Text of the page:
Once there was an old man who was meaner than his pack of wolves. He never met a kid he didn’t want to kick. He saw everyone as a mouth to feed and so kept his distance with mean words and mean behavior when needed. Still, he had a child by accident and out of fear for her life the mother left him but he kept the child. And since it was his, he took him in and taught him to be tough for his own good.
Whenever he caught the boy playing with the wolf cubs he whipped both the boy and the cubs. he had a pack of wolves and needed them tough to protect his possessions and to hunt and to survive the harsh winters. He fed his boy, the wolves, and himself only enough to survive. To be hungry was to be alive in his mind. If the boy made mistakes around the house, he would froth at the mouth and then punish him so that he wouldn’t make those mistakes again. One of his favorite punishments was making his boy more the woodpile from one side of the house to the other and back again. And the boy hated his dad when he had to move the woodpile and wished he were never alive.
As soon as the boy was old enough, he ran away to find another place to live. And he found a village where he learned a trade. He met the kindest person he had even known and she taught him how to love. And he learned to make friends. And when he lost one in a tragic death he feared not to show how helpless he felt in the face of such loss and wept in front of everyone. This was something he knew his father could never have done. And precisely so, his father’s inability to show sadness and accept the vulnerabilities of life hardened him from the inside out and made his misery pour into anyone who knew him.
And with his wife and kids, they made the family he never had together. And the home was a place of love not of punishment. A place where anyone makes mistakes sometimes and the others help out instead of using it as an opportunity to hurt one’s family. He saw the framework of the village interlacing each person into its fabric and providing as such as it could for all while always having some problem in the process of being mended.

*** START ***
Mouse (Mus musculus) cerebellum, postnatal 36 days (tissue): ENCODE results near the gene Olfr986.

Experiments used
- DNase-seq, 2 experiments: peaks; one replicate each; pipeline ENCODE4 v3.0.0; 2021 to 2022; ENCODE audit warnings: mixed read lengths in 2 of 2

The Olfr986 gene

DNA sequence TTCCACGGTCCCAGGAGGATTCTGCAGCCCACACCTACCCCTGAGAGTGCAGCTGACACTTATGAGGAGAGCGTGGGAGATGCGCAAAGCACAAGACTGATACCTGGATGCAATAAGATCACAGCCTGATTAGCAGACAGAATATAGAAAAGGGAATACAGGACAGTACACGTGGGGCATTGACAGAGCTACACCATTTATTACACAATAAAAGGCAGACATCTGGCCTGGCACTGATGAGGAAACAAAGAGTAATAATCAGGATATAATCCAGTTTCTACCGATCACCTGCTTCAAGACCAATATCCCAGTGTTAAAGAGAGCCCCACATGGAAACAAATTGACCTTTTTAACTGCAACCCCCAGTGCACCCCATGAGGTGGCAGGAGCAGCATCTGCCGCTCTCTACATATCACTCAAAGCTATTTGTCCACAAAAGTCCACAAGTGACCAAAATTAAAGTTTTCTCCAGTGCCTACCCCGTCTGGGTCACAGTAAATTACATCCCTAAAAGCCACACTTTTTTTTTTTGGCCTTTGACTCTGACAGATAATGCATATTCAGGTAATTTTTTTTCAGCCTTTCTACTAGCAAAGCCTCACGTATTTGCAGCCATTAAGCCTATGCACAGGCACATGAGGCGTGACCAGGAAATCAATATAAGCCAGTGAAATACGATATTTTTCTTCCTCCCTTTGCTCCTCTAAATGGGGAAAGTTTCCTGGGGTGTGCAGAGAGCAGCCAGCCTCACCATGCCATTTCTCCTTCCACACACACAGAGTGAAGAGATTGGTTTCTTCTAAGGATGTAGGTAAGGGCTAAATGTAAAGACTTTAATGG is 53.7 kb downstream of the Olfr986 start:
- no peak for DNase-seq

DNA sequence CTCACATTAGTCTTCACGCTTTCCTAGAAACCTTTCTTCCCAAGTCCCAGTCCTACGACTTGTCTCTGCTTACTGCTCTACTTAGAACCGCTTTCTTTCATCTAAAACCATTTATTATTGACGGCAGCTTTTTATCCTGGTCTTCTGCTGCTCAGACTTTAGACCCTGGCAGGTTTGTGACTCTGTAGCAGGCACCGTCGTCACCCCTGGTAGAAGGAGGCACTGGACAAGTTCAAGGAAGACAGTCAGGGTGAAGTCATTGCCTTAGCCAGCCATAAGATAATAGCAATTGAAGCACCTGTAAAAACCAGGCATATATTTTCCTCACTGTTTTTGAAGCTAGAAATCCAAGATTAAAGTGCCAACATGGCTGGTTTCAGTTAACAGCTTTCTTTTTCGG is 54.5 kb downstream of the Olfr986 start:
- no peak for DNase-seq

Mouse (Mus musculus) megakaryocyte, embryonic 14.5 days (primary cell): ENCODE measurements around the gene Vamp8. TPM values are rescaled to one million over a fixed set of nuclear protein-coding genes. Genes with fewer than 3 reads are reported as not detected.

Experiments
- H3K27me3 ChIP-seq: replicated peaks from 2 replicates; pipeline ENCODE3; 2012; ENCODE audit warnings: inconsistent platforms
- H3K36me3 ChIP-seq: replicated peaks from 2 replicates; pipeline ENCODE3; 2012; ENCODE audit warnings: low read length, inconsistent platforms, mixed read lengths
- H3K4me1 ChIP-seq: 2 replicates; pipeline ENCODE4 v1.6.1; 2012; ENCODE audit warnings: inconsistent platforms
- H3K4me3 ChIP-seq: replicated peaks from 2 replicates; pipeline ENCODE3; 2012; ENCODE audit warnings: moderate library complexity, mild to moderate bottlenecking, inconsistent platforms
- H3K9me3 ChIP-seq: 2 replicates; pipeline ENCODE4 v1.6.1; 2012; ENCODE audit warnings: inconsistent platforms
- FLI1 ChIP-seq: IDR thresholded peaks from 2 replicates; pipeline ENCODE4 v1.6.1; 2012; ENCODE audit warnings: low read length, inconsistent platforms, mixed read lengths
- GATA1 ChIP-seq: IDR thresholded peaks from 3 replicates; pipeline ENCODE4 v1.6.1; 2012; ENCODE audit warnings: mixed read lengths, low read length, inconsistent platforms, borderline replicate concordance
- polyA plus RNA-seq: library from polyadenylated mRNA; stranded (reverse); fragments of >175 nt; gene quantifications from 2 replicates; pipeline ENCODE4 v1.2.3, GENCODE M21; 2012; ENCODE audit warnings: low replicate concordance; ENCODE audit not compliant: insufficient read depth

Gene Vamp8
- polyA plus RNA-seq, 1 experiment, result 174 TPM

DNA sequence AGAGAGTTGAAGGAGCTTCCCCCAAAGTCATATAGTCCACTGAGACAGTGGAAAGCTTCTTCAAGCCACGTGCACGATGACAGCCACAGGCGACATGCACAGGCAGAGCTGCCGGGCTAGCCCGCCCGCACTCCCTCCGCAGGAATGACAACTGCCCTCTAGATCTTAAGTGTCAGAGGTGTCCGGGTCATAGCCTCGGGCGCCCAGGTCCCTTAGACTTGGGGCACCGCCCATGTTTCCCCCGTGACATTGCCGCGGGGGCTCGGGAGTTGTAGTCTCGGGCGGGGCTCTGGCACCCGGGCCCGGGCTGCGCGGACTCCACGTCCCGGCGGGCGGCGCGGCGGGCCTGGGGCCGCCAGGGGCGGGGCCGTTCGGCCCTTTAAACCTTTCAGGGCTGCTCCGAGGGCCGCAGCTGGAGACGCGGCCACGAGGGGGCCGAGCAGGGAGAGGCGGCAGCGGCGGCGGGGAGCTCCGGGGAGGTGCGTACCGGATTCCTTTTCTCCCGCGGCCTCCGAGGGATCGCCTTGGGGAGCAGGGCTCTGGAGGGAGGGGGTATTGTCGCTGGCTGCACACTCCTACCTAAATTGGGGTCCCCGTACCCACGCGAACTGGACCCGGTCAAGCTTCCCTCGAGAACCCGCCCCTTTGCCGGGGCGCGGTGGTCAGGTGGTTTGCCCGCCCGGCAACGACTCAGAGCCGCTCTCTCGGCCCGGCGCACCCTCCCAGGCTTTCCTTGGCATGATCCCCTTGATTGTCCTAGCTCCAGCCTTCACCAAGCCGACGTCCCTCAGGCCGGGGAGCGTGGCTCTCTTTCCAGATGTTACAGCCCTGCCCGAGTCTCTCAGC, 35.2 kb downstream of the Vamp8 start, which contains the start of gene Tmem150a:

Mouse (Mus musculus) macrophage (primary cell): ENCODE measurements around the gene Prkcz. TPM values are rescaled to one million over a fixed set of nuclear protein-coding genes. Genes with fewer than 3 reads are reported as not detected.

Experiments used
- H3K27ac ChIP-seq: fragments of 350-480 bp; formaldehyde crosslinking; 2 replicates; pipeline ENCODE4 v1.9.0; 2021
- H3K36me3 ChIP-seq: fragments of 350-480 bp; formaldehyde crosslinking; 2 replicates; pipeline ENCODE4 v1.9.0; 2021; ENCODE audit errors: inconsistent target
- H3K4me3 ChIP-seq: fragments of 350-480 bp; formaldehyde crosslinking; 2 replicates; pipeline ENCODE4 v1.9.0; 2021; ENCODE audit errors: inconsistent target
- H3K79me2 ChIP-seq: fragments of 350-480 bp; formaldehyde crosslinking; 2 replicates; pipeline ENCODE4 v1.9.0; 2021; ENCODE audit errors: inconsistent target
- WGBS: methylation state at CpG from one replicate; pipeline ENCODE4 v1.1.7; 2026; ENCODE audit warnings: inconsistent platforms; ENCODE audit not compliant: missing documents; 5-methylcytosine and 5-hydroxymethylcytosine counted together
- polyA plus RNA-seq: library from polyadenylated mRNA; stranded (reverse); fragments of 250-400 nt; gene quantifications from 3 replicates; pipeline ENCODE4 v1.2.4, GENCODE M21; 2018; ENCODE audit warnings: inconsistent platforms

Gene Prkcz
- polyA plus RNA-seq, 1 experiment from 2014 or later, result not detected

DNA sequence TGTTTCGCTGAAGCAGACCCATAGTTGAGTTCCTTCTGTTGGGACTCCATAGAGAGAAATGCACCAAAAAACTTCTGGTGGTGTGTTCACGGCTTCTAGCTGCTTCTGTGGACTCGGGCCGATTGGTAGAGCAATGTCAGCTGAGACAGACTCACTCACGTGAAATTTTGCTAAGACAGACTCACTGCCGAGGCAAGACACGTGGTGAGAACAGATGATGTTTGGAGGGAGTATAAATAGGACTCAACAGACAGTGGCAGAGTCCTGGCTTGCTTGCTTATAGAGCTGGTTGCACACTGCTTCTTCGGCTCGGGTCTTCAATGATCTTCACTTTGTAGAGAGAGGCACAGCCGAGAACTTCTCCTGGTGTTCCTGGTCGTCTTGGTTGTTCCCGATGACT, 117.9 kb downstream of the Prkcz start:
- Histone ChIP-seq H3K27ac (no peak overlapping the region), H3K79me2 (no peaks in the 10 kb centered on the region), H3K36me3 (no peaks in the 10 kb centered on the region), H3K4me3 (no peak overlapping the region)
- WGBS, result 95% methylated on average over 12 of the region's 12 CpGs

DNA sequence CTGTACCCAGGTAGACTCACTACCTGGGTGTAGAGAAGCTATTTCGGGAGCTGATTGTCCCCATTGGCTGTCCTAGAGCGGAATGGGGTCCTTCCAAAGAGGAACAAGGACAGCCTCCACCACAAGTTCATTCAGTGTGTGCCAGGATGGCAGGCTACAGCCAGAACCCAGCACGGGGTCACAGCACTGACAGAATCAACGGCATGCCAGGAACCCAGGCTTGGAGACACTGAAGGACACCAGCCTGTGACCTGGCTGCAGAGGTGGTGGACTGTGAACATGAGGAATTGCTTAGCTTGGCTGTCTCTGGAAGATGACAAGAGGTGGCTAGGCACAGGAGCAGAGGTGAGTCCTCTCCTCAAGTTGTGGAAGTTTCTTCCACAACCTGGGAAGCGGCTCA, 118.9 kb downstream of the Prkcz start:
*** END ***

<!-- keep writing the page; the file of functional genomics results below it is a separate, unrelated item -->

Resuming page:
As he got older, he thought of his dad alone in his hut in the woods and how the mean old man had destroyed any relationship with others in order to not feel weak. He felt sorry for him so he went to see the mean old man one more time to see if he could change his mind. But he didn’t tell anyone in his family about it.
The wolves in the pen looked famished. The cabin was gloomier than he remembered. His dad bullied his way out to meet him on the steps and did not welcome him in. Father asked what he was doing there and in that mean voice and in those cold eyes, he thought his dad did not possibly recognize him. But he did. And he told him that he ran away once, and once was enough for him.
He tried to tell him about his life but his father cared not for one word nor did he ask any questions about his family. It seemed to him that his dad could not bear the thought of any happiness that he had found. And his father said some mean things but his son did not fear this barking old man anymore. He knew his father was trying to scare him off. And his father grabbed a pail of scraps and told him to get out of his way. That pail of scraps reminded him of how hungry he was growing up here. And it angered him that this continued with the wolves.
The father went in the pen to feed the wolves but saw that his son was still standing there like an idiot. He heard his son tell him that he was an old fool who confused toughness for strength and he was actually pushing everyone away because at heart he was a chicken who was afraid of love.
The son saw his father froth at the mouth. And this made him think of the many times his dad punished him for his misery. In a fit of anger, his dad slipped in the mud and hurt his leg so bad he couldn’t get up. The wolves snarled closer. The mean old man looked at his son with a confused expression. And the son knew that his dad would rather suffer the consequences than ask him for help. Before he could help his dad, the wolves lunged onto his father. His son opened the gate and chased the wolves off with his sword but it was too late.
The mean old man could not ask his son for help for his heart had already been carved out by a sick pride over his toughness. And the wolves teared him limb from limb. One last time, he moved the woodpile to a clearing on the other side of the cabin. And he placed what was left of his father’s body and set it afire. Somehow the burning felt like a return to his father’s natural element that was left to catch fire to anything within his reach instead of harnessing it for a better life. And he returned to the warmth of the family and village who loved him as much as he loved them and taught his kids to place strength over mere toughness and to balance their worries with love.